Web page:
G965 and G35 suffered from stuttering every 15 seconds or so at 24 Hz display refresh rate on Blu-ray before support for that refresh over HDMI was unceremoniously pulled in the 15.8 drivers. Some information implied (at the time) this may have been an issue with the SDVO chips used at the time for HDMI with Intel graphics, but the fact that the issue is still there on G45 tells us that this was not an accurate assessment. More and more TVs are supporting this refresh rate and even using it as advertising copy in their features list. But currently on G45, 24 Hz refresh Blu-ray playback, which is of interest to those who want the best video quality, is still broken.

The Ugly


Next-- and I would assert more importantly-- trying to send HDMI signals directly to an HDCP TV works, but repeater mode-- required if you want to get 7.1 sound or even just to play Blu-ray through a receiver-- is still broken. I understand the reason: the standard COPP protocols that all of these players use do not support the use of repeaters (even though our competition appears to be ignoring these strictures), and the software players don't yet use OPM (which does support repeaters). This is all very well and good, and we're probably in the right on this regarding supporting the spec: but the end user doesn't see this. They see our competition's graphics working flawlessly with their software player on their shiny new Onkyo or Yamaha receiver, and Intel's failing. The successful 7.1 LPCM tests I mentioned above were done using gray-market AACS-stripping software. Still broken.

These are enthusiasts. They're the ones who are consulted when their friends want to buy a TV, a stereo, or a home theater PC. They want to buy Intel, they really do-- no one in the HTPC space contests our CPU supremacy. And the price point is right.

But right now their recommendation is suffering from those two issues-- the second of which is going to bite us in the ass if it isn't fixed soon, because AV receivers are not exactly uncommon and unless I miss my mark anyone buying one of those sexy new $500+ Dell Hybrids with the G965 in them are going to have this same problem if they get the "Blu-ray edition". I don't know what we can do at Intel to implore our partners in the software player companies to get this done, but we need them to implement a fix for this issue ASAP. I know we must be engaged with them on this, I just don't see why it's not implemented yet. It's been at least three months, and it's making us, not them, look bad in the marketplace.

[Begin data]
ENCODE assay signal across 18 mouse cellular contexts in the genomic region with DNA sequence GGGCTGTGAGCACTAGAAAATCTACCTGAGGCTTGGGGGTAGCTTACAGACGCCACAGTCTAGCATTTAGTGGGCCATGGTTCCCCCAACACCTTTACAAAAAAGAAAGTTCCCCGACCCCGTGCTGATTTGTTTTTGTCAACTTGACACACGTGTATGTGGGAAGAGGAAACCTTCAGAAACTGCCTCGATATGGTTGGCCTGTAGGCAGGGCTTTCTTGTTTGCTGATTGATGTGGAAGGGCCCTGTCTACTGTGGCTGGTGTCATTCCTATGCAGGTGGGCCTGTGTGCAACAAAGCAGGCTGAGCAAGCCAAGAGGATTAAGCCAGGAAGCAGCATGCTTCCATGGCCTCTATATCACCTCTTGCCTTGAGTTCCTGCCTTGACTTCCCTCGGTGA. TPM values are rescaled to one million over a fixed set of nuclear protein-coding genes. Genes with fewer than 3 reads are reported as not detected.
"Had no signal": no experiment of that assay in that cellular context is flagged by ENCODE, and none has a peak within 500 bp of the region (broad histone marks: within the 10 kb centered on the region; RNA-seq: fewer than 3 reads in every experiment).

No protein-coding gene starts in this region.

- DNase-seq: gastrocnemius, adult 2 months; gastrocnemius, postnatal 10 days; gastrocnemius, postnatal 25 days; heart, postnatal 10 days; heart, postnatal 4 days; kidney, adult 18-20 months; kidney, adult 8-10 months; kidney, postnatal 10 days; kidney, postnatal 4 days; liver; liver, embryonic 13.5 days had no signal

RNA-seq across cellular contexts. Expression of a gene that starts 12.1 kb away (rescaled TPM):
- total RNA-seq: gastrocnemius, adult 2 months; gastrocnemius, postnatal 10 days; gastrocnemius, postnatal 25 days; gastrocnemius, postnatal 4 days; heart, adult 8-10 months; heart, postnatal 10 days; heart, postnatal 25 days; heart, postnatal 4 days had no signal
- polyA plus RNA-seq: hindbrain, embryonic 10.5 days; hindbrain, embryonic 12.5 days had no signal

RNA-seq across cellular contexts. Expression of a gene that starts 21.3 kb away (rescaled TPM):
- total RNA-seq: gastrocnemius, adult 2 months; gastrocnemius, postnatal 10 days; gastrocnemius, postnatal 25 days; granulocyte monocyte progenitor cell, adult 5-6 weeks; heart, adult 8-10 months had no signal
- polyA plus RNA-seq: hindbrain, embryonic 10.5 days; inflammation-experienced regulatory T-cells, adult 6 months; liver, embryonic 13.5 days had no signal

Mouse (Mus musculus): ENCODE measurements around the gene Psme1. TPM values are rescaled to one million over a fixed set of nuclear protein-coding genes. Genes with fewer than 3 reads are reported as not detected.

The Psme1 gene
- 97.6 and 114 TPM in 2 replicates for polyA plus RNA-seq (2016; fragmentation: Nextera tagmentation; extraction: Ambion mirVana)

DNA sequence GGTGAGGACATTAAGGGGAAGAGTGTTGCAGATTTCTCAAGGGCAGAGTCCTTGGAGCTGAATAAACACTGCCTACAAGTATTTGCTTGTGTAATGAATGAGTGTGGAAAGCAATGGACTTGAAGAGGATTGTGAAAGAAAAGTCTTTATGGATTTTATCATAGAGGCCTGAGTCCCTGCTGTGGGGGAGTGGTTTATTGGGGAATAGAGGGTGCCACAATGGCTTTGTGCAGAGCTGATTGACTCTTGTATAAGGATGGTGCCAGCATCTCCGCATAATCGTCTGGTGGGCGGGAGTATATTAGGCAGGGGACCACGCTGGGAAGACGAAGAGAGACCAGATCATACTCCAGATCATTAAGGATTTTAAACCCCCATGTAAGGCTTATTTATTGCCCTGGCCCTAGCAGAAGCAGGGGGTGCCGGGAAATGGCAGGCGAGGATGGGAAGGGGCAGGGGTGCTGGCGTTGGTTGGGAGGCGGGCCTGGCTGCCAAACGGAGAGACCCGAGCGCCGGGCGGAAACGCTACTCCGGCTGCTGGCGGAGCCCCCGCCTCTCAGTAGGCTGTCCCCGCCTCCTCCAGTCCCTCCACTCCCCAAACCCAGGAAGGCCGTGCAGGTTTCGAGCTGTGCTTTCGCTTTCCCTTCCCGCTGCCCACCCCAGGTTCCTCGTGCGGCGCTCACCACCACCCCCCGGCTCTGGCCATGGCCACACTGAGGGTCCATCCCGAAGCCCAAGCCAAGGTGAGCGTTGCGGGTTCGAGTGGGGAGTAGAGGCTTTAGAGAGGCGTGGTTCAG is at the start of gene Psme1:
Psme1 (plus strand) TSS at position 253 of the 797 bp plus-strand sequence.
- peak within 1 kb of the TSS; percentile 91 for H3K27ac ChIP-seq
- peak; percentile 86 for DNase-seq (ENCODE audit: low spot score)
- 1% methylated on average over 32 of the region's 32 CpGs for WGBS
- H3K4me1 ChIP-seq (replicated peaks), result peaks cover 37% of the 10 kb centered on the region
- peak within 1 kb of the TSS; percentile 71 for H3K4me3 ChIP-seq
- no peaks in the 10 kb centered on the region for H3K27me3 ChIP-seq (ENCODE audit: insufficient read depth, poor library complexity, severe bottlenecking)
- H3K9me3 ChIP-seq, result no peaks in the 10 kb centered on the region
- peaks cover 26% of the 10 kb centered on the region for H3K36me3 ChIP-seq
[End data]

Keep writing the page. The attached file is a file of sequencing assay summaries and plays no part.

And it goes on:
We can get over the crappy demos from the competition by demonstrating it was a rigged or poorly configured system. We can overcome bad initial reviews on video quality by showing software players that do have our ClearVideo features fully enabled, and by continuous improvement in our drivers (G35 went from initial standard-def HQV scores of 70 at launch to a perfect score of 130)-- I know from what I've seen with my own eyes that we have good hardware. But we are sunk in the HTPC space if the home user can't get their equipment to even work with our graphics, or have to buy hacker software to do so. Even if we're not the root cause.

Conclusion


The G45 is really the perfect home theater chipset (at least until such time as it is superceded by one which can transmit Dolby TrueHD and DTS HD-MA... that's a topic for another time) and the motherboards we're putting out using it are elegantly designed (the DG45FC is a thing of beauty). The drivers are even in reasonably good health for this stage of the chipset's release. But it galls me to see such great work marred by two issues which seem correctable but which are still extant.

That's how I see it.
Categorie:
Per informazioni complete sulle ottimizzazioni del compilatore, consultare l'Avviso sull'ottimizzazione